Binary fission

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Binary fission is the form of asexual reproduction in single-celled organisms by which one cell divides into two cells of the same size, used by most prokaryotes. This process results in the reproduction of a living cell by division into two equal or near-equal parts.

Mitosis is not the same as binary fission.

Genetic effects

File:Longitudinal fission of Anthopleura elegantissima.jpg
Sea anemone in process of cloning (longitudinal fission)

Binary fission is asexual; the organism splits directly into two equal-sized offsprings, each with a copy of the parent's genetic material. Binary fission is a common type of reproduction in single-celled organisms.

Bacterial DNA has a relatively high mutation rate. This rapid rate of genetic change is what makes bacteria capable of developing resistance to antibiotics and helps them exploit invasion into a wide range of environments.

Organisms that reproduce through binary fission generally have exponential growth phases. Escherichia coli cells are able to divide every 20 minutes under optimum conditions.

Process

File:Binary fission anim.gif
Animation showing the complete process of binary fission.

Binary fission begins with DNA replication. DNA replication starts from an origin of replication, which opens up into a replication bubble (note: prokaryotic DNA replication usually has only 1 origin of replication, whereas eukaryotes have multiple origins of replication). The replication bubble separates the DNA double strand, each strand acts as template for synthesis of a daughter strand by semiconservative replication, until the entire prokaryotic DNA is duplicated.

After this replicational process, cell growth occurs.

Each circular DNA strand then attaches to the cell membrane, sometimes by a mesosome. The cell elongates, causing the two chromosomes to separate.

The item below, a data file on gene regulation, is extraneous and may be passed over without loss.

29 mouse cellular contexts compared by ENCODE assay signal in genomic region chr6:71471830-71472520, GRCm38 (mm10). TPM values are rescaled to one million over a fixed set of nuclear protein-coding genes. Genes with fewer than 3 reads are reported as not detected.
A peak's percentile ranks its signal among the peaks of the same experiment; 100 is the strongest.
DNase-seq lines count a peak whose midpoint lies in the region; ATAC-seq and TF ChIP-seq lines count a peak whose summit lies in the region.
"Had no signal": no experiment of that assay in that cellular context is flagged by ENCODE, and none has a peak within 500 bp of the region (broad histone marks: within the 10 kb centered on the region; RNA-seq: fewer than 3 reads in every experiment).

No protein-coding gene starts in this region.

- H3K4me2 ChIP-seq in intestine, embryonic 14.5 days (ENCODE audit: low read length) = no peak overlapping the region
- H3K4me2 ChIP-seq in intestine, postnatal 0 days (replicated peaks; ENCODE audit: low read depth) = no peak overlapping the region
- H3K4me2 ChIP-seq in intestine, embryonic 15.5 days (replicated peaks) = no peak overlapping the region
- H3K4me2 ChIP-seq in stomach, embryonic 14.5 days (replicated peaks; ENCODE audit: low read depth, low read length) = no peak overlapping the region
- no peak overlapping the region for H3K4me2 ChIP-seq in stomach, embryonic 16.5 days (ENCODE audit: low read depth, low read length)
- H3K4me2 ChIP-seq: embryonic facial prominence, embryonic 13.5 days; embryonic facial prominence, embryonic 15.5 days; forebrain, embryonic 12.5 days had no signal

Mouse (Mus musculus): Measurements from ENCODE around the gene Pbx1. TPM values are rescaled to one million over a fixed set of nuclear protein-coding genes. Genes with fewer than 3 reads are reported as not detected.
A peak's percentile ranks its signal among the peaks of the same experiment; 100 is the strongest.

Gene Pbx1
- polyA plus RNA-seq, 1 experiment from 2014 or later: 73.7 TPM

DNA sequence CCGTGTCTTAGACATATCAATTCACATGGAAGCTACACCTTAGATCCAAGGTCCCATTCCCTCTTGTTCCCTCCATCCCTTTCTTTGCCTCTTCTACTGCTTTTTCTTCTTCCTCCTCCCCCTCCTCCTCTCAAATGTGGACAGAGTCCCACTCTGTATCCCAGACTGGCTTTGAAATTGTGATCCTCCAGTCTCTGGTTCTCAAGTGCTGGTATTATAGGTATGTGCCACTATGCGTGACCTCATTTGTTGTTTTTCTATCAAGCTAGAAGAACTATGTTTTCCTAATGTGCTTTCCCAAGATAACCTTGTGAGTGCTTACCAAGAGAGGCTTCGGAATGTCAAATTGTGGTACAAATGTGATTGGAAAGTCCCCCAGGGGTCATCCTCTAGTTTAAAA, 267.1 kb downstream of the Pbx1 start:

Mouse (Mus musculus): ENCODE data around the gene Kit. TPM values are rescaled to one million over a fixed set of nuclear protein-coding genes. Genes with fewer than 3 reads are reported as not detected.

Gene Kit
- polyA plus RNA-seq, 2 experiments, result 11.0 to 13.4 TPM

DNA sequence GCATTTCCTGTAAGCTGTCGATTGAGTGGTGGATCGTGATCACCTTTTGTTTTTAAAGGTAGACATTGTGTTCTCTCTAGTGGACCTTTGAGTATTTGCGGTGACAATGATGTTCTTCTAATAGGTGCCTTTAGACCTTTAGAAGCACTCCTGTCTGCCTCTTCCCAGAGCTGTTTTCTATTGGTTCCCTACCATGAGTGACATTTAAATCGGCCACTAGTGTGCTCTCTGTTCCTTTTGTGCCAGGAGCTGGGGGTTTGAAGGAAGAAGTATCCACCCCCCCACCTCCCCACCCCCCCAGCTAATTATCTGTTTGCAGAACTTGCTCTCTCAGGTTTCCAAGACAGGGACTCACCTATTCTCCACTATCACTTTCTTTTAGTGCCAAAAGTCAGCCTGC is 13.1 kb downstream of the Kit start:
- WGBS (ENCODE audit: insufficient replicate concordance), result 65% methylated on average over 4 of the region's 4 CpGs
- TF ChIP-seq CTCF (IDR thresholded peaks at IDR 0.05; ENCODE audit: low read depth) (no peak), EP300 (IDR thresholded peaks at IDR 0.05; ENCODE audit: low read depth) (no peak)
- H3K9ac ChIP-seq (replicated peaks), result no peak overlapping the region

Cell division in bacteria is controlled by the septal ring, a collection of about a dozen proteins that collect around the site of division. There, they direct assembly of the division septum.the cell wall and plasma membrane starts growing transversely from near the middle of the dividing cell between the two mesosomes .The dividing septum originates centripetally and separates the parent cell into two nearly equal daughter cells ,each having a nuclear body [1]

The cell membrane then invaginates (grows inwards) and splits the cell into two daughter cells, separated by a newly grown cell plate. This process is called cytokinesis.

Organisms using binary fission

Many organisms reproduce by binary fission, such as:

Some eukaryotes reproduce using binary fission-like methods. Mitosis is thought to derive from binary fission.

Binary fission in protozoans

In this the replicated chromosomes are separated by intranuclear (closed) mitosis and the nucleus divides by furrowing . then the cytoplasm gradually constricts between the two separating nuclei, ultimately forming two equally sized daughter individuals, each with a nucleus . the offspring grows to the size of the parent before dividing again

Types of binary fission

Binary fission is mainly of three types with regard to the plane of division

  1. Irregular binary fission: Occurs in amoebae. The plane of division of cytoplasm varies but is always at right angles to the elongated dividing nucleus.
  2. Longitudinal binary fission: Occurs in flagellates such as Euglena. The cytoplasm splits lengthwise, from forward to backward, forming two similar daughter individuals.
  3. Transverse binary fission: Occurs in ciliates such as paramecium. The cytoplasm divides transversely between two sets of nuclei, forming two dissimilar individuals. This is called bacterial fission.

References

ca:Fissió binària el:Διχοτόμηση (βιολογία) hr:Binarna dioba he:פליגה ko:세포 분열 simple:Binary fission


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